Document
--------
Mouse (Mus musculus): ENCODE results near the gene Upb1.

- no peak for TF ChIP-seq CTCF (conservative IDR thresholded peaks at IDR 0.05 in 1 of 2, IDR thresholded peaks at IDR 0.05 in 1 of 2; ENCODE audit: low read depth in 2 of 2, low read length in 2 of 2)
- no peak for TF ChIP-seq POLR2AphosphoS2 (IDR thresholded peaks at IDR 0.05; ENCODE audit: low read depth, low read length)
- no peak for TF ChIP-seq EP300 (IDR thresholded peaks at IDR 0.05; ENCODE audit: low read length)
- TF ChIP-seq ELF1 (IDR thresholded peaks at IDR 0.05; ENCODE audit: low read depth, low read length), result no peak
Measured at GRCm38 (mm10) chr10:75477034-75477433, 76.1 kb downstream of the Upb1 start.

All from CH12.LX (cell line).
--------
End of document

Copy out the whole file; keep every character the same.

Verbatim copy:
Mouse (Mus musculus): ENCODE results near the gene Upb1.

- no peak for TF ChIP-seq CTCF (conservative IDR thresholded peaks at IDR 0.05 in 1 of 2, IDR thresholded peaks at IDR 0.05 in 1 of 2; ENCODE audit: low read depth in 2 of 2, low read length in 2 of 2)
- no peak for TF ChIP-seq POLR2AphosphoS2 (IDR thresholded peaks at IDR 0.05; ENCODE audit: low read depth, low read length)
- no peak for TF ChIP-seq EP300 (IDR thresholded peaks at IDR 0.05; ENCODE audit: low read length)
- TF ChIP-seq ELF1 (IDR thresholded peaks at IDR 0.05; ENCODE audit: low read depth, low read length), result no peak
Measured at GRCm38 (mm10) chr10:75477034-75477433, 76.1 kb downstream of the Upb1 start.

All from CH12.LX (cell line).